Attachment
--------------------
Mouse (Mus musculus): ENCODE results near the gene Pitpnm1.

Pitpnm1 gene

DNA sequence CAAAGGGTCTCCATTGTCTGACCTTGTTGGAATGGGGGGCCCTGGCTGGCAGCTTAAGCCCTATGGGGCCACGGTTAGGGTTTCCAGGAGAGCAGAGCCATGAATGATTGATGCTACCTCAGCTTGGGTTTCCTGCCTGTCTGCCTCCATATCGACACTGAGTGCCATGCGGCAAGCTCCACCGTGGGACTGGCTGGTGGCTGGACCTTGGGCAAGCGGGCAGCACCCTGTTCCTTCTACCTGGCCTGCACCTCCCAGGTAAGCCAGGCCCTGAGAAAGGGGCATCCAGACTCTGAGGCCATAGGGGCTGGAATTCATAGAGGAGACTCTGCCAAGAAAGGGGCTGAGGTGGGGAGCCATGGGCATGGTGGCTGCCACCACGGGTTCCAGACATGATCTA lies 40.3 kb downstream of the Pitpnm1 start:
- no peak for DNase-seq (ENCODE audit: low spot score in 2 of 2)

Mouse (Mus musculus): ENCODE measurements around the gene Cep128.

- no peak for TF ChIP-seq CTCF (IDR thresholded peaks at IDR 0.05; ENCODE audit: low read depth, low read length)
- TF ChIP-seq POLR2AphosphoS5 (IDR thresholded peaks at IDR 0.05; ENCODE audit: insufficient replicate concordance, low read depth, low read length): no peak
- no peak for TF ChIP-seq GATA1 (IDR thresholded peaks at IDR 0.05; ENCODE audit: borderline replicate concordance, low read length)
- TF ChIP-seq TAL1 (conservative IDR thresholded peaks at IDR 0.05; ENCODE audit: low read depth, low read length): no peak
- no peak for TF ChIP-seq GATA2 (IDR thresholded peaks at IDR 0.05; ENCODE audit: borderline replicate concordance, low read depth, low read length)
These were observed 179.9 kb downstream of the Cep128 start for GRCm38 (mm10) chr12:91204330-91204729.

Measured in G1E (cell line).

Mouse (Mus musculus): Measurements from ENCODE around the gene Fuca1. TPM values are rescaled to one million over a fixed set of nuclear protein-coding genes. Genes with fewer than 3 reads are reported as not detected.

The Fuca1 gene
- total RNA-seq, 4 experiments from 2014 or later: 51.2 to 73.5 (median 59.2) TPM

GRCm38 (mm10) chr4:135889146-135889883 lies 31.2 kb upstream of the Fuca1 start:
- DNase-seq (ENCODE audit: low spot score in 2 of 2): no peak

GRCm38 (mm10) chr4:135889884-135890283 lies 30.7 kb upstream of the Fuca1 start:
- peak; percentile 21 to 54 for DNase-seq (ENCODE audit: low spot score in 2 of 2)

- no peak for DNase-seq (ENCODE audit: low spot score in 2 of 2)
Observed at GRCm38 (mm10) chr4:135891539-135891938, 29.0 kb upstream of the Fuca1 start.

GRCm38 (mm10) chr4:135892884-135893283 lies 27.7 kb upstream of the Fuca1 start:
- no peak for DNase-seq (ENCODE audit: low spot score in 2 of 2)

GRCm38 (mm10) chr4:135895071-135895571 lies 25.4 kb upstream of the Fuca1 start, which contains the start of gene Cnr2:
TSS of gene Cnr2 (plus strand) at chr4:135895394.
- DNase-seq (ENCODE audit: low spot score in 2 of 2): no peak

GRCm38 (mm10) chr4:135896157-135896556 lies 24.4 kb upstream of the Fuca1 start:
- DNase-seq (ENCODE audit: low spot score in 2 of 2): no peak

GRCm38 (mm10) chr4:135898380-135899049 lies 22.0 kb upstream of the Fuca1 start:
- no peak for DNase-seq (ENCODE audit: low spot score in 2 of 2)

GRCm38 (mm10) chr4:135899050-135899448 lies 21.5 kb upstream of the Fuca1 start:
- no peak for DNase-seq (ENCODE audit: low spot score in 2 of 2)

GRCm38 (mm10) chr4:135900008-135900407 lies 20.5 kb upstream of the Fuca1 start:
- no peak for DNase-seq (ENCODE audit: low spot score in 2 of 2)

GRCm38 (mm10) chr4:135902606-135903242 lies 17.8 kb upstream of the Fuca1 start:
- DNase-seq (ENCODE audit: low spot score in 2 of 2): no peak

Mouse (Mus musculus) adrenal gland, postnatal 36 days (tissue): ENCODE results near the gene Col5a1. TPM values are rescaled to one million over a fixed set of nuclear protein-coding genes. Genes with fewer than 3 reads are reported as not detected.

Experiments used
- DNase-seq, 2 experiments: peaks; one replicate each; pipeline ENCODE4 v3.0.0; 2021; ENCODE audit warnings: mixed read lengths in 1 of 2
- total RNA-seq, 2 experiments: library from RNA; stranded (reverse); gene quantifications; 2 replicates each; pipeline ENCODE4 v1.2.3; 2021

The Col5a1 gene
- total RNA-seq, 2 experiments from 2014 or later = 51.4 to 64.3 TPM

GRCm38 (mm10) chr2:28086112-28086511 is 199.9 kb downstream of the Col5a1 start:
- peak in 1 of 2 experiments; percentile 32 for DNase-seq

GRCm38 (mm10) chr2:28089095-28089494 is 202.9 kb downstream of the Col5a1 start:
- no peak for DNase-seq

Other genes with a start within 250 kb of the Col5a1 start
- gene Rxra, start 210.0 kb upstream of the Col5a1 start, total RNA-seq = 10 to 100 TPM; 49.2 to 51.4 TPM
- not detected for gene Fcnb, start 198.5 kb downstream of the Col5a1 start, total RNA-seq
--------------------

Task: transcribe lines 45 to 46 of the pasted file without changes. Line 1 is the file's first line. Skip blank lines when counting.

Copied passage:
GRCm38 (mm10) chr2:28089095-28089494 is 202.9 kb downstream of the Col5a1 start:
- no peak for DNase-seq